[Analysis] Asser researcher Uladzislau Belavusau reflects on the political crisis in BelarusPublished 26 August 2020
In a podcast interview with constitutional law blog Verfassungsblog, Asser senior researcher Dr Uladzislau Belavusau reflects on the mass protests in Belarus. What could be a possible future if Belarus manages to rid itself of the ‘last dictator of Europe’?
The system in Belarus is faltering. The Belarusians want to get rid of their head of state Lukashenka. Let us assume that they successfully put their plan into practice: how would Belarus then go on? What would become of the Belarus constitution that, since 1994, has been changed three times via referendums? And: are there comparable features in the mismanaging of the rule of law in Belarus and EU countries like Hungary and Poland? Asser researcher Uladzislau Belavusau has answers - which he shares (in English, after a brief German intro) in a podcast interview with Max Steinbeis for the German constitutional law blog Verfassungsblog.
Uladzislau Belavusau is senior researcher in European Law at the T.M.C. Asser Instituut. He is part of the research strand Human dignity and human security in international and European law, which adopts as its normative framework a human rights approach to contemporary global challenges, inter alia in the fields of counter-terrorism, international and transnational crimes, new technologies and artificial intelligence, and historical memory.
Op-ed Volkskrant: ‘Minister Blok, take a firm stand on the question of Belarus (and use that name)'
The Netherlands should not recognise the election results in Belarus, instead it should support neighbouring countries. And ‘please stop writing ‘Wit-Rusland’ (White Russia) and use Belarus instead’, argues Uladzislau Belavusau in an open letter to Stef Blok, Minister of Foreign Affairs of the Kingdom of the Netherlands, in Dutch newspaper Volkskrant. (In Dutch).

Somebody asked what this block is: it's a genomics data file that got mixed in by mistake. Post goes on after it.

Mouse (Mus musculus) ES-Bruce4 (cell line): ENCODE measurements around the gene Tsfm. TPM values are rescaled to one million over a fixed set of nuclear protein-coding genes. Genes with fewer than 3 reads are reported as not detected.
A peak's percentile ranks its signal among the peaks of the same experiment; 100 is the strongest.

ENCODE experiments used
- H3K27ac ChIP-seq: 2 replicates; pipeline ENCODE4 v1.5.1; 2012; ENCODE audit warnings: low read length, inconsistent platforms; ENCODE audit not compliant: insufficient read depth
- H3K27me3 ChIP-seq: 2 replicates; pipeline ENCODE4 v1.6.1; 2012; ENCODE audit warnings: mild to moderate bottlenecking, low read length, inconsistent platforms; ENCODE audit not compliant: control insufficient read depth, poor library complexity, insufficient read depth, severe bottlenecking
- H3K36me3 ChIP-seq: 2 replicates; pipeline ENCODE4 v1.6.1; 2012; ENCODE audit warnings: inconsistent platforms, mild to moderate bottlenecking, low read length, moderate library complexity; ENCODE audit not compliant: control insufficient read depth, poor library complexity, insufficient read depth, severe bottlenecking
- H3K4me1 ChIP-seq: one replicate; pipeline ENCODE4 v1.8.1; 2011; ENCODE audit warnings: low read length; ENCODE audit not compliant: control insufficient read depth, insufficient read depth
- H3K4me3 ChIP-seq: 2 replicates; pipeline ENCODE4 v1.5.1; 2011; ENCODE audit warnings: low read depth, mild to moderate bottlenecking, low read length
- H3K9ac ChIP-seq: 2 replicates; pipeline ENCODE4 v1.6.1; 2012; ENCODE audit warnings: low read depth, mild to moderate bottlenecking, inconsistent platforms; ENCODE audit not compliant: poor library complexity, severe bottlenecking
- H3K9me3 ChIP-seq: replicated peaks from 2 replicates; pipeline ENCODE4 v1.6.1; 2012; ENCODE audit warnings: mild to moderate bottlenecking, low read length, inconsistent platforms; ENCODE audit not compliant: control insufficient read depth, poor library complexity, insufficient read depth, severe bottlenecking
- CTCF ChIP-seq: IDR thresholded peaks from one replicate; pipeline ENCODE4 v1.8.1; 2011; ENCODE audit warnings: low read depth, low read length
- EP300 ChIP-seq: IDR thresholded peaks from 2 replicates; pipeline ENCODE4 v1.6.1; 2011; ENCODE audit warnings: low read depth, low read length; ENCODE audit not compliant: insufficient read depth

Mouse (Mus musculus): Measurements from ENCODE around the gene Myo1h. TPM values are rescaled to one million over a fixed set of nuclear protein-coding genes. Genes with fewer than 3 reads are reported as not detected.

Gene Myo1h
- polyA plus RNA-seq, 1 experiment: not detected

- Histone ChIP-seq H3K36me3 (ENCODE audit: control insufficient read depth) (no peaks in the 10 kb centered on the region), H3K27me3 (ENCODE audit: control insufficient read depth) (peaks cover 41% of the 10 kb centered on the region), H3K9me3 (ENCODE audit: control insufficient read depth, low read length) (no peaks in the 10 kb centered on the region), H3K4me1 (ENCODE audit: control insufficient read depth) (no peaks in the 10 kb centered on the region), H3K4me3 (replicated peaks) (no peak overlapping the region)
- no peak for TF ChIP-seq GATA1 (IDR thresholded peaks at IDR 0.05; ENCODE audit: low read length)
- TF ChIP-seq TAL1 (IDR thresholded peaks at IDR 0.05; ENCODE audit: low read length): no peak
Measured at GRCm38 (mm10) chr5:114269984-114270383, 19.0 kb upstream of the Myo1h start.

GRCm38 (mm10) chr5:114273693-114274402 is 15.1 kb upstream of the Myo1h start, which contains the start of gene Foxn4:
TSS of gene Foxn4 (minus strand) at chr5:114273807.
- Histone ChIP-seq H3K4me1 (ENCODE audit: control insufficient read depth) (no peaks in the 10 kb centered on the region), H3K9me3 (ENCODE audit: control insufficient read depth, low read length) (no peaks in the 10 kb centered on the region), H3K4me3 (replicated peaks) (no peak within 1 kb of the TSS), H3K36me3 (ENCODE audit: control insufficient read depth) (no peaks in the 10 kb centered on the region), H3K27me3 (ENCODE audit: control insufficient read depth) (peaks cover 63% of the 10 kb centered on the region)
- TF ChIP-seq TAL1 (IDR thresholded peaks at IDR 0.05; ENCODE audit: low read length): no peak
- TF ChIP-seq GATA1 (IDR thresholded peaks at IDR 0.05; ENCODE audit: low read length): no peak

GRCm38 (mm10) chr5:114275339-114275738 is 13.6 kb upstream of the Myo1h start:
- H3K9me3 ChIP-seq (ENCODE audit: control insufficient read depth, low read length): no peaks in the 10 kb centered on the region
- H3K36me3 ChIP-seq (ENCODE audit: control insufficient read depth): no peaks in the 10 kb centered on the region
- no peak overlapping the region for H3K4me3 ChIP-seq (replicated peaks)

Blog: The Belarusian response to the COVID-19 pandemic: Denial and a military parade
Belarus is the only European country, next to Sweden, that has not imposed quarantine measures in response to the COVID-19 pandemic. The Belarusian president has repeatedly denied the scope and seriousness of the pandemic and, instead, in early May, held a large military parade that gathered thousands of people in the capital of Minsk. Asser senior researcher Ulad Belavusau and Maksim Karliuk (International BRICS Competition Law and Policy Center) co-authored a blog on the response of the Belarusian government to the COVID-19 pandemic in Verfassungsblog. In it, they observe that whereas democratic states seem to have embraced autocratic methods in the face of the pandemic, the Belarusian government, surprisingly, has not exercised the emergency powers available to it under its constitution.